Lee nodded in agreement. “I couldn’t go out with a hairie'”, she said, “I’d have nothing in common with them. I can’t understand their music for a start – it gives me a headache, and you can’t dance to it. Graham doesn’t like ‘hairie’ girls either – we went to a theatre last week and there were lots of hippie type girls there dressed in maxis and beads and things, and Graham thought they looked awful – messy and dirty”.

Did she never feel she was tired of the skinhead uniform and wanted to wear more fashionable, feminine clothes?

“Well, yes, sometimes. Skinhead girls always wear checks and plain dresses, although now a lot of them are wearing midi skirts with sweaters – the colours are red and black. I like mohair dresses and suits but sometimes I would like to wear different clothes. In Summer I saw a midi peasant dress with frills and I really liked it – I knew I couldn’t buy it though, because my boyfriend wouldn’t like it and all my friends would’ve laughed at me – but, it doesn’t really bother me at all that much – I like the way I dress…”

Next I asked Lee the big question – what did she think of greasers?

Well, there aren’t many around Stepney, but I don’t like them. They look so filthy and dirty – I couldn’t go out with a greaser bloke… Besides they think so much of their motor bikes – any bloke I go out with has to think of me first. I wouldn’t want to be a greaser girl!”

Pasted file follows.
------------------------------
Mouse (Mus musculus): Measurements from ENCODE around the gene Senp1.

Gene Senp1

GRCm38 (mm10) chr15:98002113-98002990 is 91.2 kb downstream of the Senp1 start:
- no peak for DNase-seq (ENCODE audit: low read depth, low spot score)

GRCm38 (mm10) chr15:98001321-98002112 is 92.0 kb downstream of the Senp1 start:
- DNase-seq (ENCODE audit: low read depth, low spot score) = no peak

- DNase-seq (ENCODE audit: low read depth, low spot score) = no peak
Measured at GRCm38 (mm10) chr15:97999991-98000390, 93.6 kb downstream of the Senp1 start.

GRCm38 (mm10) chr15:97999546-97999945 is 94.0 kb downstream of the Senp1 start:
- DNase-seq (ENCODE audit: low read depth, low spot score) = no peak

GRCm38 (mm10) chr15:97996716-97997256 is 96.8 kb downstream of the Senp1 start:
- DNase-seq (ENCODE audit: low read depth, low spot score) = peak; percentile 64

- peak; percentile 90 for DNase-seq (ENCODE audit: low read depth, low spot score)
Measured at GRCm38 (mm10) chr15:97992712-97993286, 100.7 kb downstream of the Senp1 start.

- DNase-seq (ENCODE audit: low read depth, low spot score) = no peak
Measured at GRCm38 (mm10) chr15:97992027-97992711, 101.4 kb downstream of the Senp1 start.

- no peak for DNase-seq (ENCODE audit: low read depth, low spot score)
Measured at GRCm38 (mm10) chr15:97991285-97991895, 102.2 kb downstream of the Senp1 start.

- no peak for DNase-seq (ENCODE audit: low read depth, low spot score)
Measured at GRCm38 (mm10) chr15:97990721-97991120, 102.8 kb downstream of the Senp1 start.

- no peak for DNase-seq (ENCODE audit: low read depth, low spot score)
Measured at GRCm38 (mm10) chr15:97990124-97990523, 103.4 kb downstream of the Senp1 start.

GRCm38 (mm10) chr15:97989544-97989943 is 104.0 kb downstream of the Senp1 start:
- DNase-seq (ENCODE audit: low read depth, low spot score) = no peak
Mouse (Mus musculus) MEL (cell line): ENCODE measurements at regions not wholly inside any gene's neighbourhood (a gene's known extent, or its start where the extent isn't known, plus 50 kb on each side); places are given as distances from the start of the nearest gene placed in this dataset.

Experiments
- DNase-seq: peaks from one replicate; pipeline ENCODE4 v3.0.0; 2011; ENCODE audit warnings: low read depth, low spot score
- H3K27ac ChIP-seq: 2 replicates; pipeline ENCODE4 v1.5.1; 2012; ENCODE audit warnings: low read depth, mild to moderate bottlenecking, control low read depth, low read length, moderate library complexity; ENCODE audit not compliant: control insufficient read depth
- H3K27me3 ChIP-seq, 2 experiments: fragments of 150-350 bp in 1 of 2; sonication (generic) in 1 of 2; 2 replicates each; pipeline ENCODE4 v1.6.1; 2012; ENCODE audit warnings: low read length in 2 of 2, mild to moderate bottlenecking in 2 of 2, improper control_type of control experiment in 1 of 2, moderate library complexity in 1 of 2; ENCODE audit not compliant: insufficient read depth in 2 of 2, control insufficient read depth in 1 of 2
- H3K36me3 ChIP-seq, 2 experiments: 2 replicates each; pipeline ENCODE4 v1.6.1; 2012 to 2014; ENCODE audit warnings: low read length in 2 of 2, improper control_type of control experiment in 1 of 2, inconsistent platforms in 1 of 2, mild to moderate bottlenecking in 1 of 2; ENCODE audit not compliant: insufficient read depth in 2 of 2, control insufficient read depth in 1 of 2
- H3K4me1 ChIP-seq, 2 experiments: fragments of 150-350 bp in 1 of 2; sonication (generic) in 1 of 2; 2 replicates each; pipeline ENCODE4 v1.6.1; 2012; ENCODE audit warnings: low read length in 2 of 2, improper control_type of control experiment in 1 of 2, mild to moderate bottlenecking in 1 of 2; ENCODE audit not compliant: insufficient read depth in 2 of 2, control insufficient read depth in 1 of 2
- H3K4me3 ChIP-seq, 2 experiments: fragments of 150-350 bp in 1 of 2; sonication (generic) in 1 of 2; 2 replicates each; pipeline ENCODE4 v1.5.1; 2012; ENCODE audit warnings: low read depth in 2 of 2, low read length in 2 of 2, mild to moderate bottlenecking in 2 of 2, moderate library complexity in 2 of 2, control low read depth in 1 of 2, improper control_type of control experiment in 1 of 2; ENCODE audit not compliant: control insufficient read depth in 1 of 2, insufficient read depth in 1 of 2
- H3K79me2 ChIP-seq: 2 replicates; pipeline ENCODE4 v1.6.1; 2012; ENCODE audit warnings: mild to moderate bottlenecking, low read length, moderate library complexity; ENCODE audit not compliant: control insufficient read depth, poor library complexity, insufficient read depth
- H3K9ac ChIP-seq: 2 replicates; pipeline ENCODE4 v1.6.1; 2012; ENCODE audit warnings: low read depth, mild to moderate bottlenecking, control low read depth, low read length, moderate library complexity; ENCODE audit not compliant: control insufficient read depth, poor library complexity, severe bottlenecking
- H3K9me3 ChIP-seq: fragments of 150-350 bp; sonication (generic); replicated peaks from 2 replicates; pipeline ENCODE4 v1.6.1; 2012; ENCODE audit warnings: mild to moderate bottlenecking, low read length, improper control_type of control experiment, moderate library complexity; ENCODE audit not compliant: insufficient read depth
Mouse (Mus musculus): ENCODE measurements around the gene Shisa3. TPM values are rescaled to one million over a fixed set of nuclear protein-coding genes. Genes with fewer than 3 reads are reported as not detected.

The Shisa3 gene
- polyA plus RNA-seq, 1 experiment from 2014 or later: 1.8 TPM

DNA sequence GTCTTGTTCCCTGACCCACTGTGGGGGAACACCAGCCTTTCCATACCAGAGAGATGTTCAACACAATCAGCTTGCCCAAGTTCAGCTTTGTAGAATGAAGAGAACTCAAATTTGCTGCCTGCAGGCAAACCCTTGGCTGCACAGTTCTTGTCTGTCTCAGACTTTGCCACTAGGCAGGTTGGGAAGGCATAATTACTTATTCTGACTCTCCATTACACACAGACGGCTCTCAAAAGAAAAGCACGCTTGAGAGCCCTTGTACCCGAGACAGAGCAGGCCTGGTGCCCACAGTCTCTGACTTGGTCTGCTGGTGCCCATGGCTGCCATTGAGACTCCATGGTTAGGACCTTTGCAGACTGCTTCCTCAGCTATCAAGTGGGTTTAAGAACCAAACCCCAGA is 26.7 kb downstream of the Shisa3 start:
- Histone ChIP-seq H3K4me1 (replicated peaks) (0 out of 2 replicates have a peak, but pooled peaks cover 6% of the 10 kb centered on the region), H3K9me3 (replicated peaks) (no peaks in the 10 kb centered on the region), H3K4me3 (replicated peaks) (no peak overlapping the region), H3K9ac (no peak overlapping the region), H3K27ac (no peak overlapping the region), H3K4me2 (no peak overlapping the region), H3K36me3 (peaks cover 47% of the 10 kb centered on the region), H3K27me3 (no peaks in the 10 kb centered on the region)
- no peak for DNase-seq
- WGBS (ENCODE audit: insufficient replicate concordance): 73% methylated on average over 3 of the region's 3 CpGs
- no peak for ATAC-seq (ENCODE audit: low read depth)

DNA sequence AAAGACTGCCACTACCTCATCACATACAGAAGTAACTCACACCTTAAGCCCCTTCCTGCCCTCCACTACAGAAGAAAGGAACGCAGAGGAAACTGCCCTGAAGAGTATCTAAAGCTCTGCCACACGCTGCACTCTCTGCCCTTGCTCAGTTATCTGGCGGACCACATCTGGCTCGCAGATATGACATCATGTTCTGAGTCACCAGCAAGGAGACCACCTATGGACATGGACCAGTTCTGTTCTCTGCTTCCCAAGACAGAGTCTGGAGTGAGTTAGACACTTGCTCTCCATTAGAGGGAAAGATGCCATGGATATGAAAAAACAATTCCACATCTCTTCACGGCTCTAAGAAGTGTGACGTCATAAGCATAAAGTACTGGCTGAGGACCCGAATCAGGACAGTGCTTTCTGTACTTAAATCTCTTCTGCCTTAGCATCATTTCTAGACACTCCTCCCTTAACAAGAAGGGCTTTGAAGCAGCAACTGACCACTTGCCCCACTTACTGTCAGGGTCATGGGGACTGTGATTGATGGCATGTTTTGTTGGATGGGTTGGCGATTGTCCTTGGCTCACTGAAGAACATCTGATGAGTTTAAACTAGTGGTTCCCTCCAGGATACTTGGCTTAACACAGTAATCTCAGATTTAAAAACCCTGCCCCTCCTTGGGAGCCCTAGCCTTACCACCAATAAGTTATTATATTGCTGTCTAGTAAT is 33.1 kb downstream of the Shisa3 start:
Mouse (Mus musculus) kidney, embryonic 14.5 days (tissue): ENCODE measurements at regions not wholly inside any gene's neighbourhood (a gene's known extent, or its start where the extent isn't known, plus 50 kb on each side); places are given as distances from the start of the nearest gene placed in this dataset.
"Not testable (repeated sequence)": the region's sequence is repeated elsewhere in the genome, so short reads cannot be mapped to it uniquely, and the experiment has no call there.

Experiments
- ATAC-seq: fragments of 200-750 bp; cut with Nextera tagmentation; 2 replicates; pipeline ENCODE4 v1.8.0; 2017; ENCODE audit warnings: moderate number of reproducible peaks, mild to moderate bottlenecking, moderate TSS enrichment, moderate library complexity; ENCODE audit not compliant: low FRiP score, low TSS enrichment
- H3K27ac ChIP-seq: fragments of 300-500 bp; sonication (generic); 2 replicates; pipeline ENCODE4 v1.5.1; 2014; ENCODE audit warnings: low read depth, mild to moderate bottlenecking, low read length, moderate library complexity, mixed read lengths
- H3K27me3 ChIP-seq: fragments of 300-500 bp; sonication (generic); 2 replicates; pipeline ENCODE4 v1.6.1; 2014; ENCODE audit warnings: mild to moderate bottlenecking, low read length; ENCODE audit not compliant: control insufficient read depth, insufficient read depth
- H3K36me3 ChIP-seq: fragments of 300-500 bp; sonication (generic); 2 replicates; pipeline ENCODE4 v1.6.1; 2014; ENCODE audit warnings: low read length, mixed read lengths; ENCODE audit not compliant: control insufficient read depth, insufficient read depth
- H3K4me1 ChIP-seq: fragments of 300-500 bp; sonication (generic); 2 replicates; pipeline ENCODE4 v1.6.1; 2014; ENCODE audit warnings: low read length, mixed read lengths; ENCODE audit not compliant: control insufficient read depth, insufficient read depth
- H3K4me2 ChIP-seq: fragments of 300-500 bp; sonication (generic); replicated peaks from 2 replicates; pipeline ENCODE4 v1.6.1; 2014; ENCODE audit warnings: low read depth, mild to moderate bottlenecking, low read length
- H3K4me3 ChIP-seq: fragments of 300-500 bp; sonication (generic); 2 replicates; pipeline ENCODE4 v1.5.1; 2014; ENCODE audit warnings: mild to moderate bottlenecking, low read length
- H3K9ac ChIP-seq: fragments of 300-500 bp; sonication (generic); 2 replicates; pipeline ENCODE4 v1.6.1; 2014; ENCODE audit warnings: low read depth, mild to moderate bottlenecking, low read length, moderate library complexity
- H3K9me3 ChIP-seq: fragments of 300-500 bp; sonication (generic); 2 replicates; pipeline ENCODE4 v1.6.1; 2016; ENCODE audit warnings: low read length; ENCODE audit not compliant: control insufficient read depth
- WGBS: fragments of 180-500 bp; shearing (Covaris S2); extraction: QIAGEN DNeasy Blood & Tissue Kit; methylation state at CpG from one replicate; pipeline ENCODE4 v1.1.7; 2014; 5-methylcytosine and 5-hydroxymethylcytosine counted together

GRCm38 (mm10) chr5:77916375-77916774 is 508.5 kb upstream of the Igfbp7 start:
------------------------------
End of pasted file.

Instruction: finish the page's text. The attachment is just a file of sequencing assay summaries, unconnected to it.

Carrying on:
“I once took a greaser girl out”, Graham added. “She was too noisy and she swore all the time, she showed me up. She wasn’t used to going out to decent places. Let’s face it, skinhead girls are bound to enjoy themselves more than greasers beause they can go out to better places – a greaser would be thrown out of a really decent pub or dance hall”.

“Those Hell Angels girls must be really awful…”, Lee added. “They must have no feelings – some of the initiation ceremonies are terrible, I’ve heard. I think the whole thing is disgusting. Skinhead girls don’t have a bad reputation like that – they’re more individual…”

Did they feel that the skinhead violence bit was overplayed?

“Well”, Lee hesitated, “skinhead blokes do like to fight… Greasers can be just as violent as skinheads too, though you don’t hear too much about that now. Last year I was beaten up by greasers. There were about six of them and they attacked me and my mate, she managed to run away, but I was left with loads of bruises and two lovely black eyes!”

“If any of my mates beat a girl up, I’d have a go at them”, Graham said. “I’d draw the line at hitting a girl. We never get into fights without a reason. I know a gang of us might set on a bloke, but never without a reason… Take you for instance”, he said, looking at Mike, our daring photographer. “If me and my mates saw you walking along a road we’d probably whistle at you because you’ve got long hair – if you turned around and gave us a dirty look, we’d probably have you – you’d be asking for it – but if you took it as a joke, we’d leave you alone…”.

*If you turned around and gave us a dirty look, we’d have you*